On average, over 13 million Americans enjoy cruise vacations each year. It is a fact that vacationers report cruising as the most satisfying of all vacation experiences. You can relax and be totally pampered or you can go non-stop. You can dine 24 hours a day if you want, enjoy great entertainment each night, choose from a variety of activities each day, and visit great ports of call. Most people who get a taste of cruising return again and again. Each cruise line and cruise ship is unique, ranging from boutique ships with 100 passengers to the mega-ships which carry more than 5,000 passengers. Cruises sail almost everywhere you can find water; there are over 500 ports worldwide!
After the tragic accident with the Costa Concordia, many may be re-thinking a cruise vacation. Incidents such as these are rare at sea; the Concordia capsizing seems to have caught everyone off guard. It is a much needed reminder to everyone- both vacationers and cruise staff alike- that the safety drills and adequate understanding of safety procedures is critical. Most of us view them as a major inconvenience rather than important information.
Everyone probably knows that major cruise lines must adhere to strict safety and security measures. Before boarding, all passengers, crew, and luggage is thoroughly screened. That practice is continued through the trip as passengers and crew embark and disembark. Once aboard, you are in a safe environment with 24 hour security and an assigned cabin that is equipped with sprinklers and smoke detectors. According to CLIA, Cruise Lines International Association, the average cruise ship has a firefighting team with advanced training, 4,000 smoke detectors, 500 fire extinguishers, 16 miles of sprinkler piping, 5,000 sprinkler heads, and 6 miles of fire hose. All ships must have a sufficient number of lifeboats and life preservers for all people on board. In addition, ships undergo frequent inspections. The U.S. Coast Guard and the country where the ship is flagged conduct annual inspections and re-inspections of all ships. They also visit ships during construction to ensure that international and U.S. codes are being met. In 1996, a comprehensive U.S. Coast Guard Study concluded that cruising is the safest form of transportation.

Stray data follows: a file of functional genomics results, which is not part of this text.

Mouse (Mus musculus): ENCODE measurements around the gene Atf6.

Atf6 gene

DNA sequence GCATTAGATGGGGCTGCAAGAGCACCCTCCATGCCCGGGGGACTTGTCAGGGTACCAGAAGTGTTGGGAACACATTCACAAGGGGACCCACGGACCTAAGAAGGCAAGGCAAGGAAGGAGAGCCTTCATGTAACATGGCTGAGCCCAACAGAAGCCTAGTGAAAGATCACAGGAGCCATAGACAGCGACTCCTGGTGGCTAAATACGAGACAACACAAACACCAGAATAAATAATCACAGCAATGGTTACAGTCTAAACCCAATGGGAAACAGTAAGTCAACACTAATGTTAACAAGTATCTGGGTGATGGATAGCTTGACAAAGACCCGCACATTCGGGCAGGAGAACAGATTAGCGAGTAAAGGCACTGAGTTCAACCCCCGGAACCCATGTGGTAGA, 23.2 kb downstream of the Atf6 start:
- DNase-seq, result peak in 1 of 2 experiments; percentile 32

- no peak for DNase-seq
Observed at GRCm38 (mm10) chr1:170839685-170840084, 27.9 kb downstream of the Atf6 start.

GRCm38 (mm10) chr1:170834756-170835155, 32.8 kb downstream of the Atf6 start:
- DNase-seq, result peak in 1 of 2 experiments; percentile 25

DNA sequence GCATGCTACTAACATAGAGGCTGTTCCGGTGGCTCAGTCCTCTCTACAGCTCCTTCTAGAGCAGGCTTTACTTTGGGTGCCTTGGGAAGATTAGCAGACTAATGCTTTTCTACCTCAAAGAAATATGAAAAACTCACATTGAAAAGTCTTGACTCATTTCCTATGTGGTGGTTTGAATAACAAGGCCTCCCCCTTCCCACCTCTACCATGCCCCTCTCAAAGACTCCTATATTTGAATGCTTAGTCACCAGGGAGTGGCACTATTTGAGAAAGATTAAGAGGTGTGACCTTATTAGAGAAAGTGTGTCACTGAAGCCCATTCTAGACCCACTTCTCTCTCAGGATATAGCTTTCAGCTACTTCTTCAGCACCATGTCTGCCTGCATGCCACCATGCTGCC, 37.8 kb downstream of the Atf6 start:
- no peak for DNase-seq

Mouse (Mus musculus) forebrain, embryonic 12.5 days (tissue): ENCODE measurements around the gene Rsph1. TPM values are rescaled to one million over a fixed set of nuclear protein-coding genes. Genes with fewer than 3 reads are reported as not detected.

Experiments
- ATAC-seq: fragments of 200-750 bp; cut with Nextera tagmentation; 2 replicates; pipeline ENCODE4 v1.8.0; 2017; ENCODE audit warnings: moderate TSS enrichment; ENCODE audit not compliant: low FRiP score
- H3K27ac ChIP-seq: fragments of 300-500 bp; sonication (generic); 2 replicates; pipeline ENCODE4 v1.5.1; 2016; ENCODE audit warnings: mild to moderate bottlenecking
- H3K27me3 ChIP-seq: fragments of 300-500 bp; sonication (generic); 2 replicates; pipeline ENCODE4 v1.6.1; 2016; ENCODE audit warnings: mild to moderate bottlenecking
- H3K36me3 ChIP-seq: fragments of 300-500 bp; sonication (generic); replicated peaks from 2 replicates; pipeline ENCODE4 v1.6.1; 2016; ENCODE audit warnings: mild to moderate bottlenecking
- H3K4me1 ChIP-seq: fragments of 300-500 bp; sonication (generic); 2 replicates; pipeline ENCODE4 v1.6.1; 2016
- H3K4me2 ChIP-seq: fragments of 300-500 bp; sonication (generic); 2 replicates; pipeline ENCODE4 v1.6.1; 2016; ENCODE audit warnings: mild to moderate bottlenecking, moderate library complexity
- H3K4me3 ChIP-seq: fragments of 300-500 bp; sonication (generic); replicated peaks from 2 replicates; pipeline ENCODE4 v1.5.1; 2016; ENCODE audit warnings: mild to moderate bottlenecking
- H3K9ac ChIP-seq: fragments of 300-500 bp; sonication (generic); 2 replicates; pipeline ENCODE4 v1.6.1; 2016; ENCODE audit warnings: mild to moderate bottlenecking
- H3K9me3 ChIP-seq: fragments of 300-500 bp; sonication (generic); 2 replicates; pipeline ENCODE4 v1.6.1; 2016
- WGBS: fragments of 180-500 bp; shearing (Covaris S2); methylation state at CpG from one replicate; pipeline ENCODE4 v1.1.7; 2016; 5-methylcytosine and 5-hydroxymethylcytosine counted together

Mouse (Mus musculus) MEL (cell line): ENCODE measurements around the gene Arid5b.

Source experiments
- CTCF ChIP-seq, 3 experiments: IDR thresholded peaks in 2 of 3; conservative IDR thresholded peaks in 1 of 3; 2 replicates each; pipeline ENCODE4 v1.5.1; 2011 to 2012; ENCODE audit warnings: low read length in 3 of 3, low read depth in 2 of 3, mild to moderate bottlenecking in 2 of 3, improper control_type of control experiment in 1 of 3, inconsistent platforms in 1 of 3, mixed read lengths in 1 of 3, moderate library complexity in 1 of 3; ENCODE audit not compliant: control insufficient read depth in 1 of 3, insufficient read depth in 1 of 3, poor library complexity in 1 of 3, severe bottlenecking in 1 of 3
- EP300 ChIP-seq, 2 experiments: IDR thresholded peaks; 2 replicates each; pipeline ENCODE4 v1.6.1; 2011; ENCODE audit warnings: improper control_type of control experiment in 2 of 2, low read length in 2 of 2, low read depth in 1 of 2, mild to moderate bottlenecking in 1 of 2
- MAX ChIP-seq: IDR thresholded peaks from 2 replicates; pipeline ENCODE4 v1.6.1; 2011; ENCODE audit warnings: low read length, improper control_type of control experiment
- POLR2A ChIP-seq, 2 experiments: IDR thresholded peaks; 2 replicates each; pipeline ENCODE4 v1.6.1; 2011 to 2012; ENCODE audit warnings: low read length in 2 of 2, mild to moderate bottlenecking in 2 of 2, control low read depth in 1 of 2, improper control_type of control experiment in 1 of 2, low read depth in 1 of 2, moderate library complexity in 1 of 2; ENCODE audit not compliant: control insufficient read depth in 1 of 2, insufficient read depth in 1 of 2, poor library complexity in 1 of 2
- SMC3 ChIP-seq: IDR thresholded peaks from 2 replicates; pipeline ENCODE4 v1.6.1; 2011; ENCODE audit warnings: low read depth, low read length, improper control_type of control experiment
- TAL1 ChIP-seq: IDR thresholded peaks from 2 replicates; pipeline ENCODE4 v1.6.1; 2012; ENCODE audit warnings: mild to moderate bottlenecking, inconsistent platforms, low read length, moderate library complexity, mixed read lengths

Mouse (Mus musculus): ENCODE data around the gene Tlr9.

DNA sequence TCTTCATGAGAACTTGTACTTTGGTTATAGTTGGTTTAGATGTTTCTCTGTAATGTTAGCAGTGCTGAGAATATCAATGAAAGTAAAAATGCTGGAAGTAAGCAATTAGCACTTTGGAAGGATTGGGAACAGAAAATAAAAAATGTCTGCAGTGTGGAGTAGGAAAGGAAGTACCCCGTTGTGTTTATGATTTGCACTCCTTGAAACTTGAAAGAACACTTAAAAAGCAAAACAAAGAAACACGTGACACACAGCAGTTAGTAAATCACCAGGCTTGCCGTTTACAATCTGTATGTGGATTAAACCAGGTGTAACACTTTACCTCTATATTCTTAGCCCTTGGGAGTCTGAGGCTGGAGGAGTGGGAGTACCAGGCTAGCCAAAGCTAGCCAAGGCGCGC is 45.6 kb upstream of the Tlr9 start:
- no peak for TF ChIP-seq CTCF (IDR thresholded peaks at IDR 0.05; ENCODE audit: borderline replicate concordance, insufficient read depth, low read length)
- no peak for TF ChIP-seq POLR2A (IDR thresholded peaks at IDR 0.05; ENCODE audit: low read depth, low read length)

Most cruise line representatives and travel professionals agree that this accident will not have any long term impact on cruise vacations. Although tragic, as time passes people will realize that this is just one bad catastrophic event that was caused by human error. As a result, we will probably see the industry working to improve basic safety issues. Cruising has long been one of the safest forms of vacationing and one of the best vacation values. Even though the Concordia accident may have produced some nervousness, you have to put the event into perspective. The world will never be completely safe no matter where you are or how you travel. So go cruising, make memories, and enjoy.
Ann Jones, Master Cruise Counselor